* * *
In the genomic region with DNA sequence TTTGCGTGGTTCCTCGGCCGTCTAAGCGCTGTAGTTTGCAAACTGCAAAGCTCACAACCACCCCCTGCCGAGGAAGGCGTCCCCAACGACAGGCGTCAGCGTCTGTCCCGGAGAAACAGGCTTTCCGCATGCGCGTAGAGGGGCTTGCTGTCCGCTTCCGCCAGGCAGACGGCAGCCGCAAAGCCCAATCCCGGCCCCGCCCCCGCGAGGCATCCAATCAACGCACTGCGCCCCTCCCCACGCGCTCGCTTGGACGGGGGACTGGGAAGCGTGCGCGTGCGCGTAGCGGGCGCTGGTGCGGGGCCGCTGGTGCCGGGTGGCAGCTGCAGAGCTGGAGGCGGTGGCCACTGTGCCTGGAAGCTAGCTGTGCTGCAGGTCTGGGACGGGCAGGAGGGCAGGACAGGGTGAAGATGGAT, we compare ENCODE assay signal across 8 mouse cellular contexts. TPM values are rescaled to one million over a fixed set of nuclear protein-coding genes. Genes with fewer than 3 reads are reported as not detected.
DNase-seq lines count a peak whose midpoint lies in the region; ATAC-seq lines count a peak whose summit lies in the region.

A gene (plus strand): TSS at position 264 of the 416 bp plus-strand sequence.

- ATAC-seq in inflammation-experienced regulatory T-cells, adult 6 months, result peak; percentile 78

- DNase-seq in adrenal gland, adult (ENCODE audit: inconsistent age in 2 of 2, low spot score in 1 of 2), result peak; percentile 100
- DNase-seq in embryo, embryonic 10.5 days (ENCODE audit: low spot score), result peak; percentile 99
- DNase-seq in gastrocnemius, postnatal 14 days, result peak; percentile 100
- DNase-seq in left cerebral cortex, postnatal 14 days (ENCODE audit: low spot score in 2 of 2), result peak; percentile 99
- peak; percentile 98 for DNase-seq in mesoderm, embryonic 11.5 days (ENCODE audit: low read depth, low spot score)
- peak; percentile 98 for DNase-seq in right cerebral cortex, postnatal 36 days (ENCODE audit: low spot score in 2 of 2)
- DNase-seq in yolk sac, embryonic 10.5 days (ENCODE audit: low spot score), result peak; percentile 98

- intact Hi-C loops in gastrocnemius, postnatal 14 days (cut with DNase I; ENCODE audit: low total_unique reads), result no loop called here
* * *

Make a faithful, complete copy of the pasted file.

In the genomic region with DNA sequence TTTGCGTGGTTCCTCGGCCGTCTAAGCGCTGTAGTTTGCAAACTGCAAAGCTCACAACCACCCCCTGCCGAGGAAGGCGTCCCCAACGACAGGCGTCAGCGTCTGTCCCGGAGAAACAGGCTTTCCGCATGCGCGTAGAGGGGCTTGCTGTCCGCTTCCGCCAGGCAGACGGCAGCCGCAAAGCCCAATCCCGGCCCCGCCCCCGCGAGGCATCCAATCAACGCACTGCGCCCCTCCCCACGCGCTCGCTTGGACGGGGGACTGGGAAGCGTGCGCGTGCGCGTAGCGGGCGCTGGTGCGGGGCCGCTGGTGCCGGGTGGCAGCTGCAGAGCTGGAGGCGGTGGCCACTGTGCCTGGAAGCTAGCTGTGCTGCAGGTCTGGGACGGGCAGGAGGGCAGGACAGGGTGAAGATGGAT, we compare ENCODE assay signal across 8 mouse cellular contexts. TPM values are rescaled to one million over a fixed set of nuclear protein-coding genes. Genes with fewer than 3 reads are reported as not detected.
DNase-seq lines count a peak whose midpoint lies in the region; ATAC-seq lines count a peak whose summit lies in the region.

A gene (plus strand): TSS at position 264 of the 416 bp plus-strand sequence.

- ATAC-seq in inflammation-experienced regulatory T-cells, adult 6 months, result peak; percentile 78

- DNase-seq in adrenal gland, adult (ENCODE audit: inconsistent age in 2 of 2, low spot score in 1 of 2), result peak; percentile 100
- DNase-seq in embryo, embryonic 10.5 days (ENCODE audit: low spot score), result peak; percentile 99
- DNase-seq in gastrocnemius, postnatal 14 days, result peak; percentile 100
- DNase-seq in left cerebral cortex, postnatal 14 days (ENCODE audit: low spot score in 2 of 2), result peak; percentile 99
- peak; percentile 98 for DNase-seq in mesoderm, embryonic 11.5 days (ENCODE audit: low read depth, low spot score)
- peak; percentile 98 for DNase-seq in right cerebral cortex, postnatal 36 days (ENCODE audit: low spot score in 2 of 2)
- DNase-seq in yolk sac, embryonic 10.5 days (ENCODE audit: low spot score), result peak; percentile 98

- intact Hi-C loops in gastrocnemius, postnatal 14 days (cut with DNase I; ENCODE audit: low total_unique reads), result no loop called here